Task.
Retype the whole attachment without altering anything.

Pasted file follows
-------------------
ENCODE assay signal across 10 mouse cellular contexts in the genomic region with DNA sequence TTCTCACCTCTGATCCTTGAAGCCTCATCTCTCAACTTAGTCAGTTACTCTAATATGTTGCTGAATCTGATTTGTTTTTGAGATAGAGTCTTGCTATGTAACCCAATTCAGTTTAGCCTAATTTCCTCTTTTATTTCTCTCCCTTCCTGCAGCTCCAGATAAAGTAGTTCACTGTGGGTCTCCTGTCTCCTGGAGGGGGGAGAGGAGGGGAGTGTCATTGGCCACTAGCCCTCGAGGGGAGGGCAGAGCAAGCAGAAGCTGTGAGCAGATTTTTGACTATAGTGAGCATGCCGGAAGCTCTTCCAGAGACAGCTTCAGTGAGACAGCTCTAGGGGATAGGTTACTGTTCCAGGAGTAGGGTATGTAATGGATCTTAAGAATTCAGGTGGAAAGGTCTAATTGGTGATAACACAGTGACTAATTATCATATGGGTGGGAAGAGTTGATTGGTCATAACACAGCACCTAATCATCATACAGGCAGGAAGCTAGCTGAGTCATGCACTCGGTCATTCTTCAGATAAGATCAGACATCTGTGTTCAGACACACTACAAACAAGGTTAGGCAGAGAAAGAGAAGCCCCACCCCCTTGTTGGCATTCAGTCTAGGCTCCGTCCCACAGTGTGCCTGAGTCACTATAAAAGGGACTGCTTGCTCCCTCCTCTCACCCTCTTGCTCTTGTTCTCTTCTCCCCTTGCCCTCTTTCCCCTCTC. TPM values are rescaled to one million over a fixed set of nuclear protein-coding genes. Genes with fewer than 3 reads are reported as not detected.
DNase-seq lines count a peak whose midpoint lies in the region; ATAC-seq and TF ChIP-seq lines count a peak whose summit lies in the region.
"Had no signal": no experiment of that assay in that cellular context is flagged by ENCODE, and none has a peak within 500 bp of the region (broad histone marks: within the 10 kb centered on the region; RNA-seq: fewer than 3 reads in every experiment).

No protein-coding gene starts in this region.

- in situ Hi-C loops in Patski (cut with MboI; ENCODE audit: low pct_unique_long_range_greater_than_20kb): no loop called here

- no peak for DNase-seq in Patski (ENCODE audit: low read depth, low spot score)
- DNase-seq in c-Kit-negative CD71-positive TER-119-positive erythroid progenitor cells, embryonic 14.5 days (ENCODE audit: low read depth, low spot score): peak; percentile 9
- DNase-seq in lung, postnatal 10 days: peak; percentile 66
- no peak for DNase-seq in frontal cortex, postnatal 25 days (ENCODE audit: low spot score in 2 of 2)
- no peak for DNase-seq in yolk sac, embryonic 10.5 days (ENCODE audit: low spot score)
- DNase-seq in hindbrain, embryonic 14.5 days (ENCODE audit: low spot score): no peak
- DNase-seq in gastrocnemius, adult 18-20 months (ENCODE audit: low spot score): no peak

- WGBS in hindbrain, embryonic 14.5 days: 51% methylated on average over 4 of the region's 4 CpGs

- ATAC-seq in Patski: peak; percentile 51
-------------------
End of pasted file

ENCODE assay signal across 10 mouse cellular contexts in the genomic region with DNA sequence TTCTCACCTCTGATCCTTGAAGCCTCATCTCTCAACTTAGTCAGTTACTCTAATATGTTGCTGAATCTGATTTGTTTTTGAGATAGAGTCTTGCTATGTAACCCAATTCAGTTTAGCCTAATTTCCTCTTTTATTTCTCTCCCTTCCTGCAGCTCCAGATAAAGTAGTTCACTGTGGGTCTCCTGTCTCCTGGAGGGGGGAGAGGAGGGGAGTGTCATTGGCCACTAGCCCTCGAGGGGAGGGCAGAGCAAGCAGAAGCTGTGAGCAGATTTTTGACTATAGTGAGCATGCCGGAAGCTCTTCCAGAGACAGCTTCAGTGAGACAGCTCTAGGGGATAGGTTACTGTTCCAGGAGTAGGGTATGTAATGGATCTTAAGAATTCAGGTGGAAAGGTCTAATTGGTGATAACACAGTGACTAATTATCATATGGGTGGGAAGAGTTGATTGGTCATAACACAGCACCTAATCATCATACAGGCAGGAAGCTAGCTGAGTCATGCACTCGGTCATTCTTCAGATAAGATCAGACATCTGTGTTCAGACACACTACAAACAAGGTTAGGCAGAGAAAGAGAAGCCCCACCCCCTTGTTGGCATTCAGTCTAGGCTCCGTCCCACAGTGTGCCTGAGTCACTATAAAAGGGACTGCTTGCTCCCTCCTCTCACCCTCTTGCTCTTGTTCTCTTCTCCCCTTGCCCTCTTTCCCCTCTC. TPM values are rescaled to one million over a fixed set of nuclear protein-coding genes. Genes with fewer than 3 reads are reported as not detected.
DNase-seq lines count a peak whose midpoint lies in the region; ATAC-seq and TF ChIP-seq lines count a peak whose summit lies in the region.
"Had no signal": no experiment of that assay in that cellular context is flagged by ENCODE, and none has a peak within 500 bp of the region (broad histone marks: within the 10 kb centered on the region; RNA-seq: fewer than 3 reads in every experiment).

No protein-coding gene starts in this region.

- in situ Hi-C loops in Patski (cut with MboI; ENCODE audit: low pct_unique_long_range_greater_than_20kb): no loop called here

- no peak for DNase-seq in Patski (ENCODE audit: low read depth, low spot score)
- DNase-seq in c-Kit-negative CD71-positive TER-119-positive erythroid progenitor cells, embryonic 14.5 days (ENCODE audit: low read depth, low spot score): peak; percentile 9
- DNase-seq in lung, postnatal 10 days: peak; percentile 66
- no peak for DNase-seq in frontal cortex, postnatal 25 days (ENCODE audit: low spot score in 2 of 2)
- no peak for DNase-seq in yolk sac, embryonic 10.5 days (ENCODE audit: low spot score)
- DNase-seq in hindbrain, embryonic 14.5 days (ENCODE audit: low spot score): no peak
- DNase-seq in gastrocnemius, adult 18-20 months (ENCODE audit: low spot score): no peak

- WGBS in hindbrain, embryonic 14.5 days: 51% methylated on average over 4 of the region's 4 CpGs

- ATAC-seq in Patski: peak; percentile 51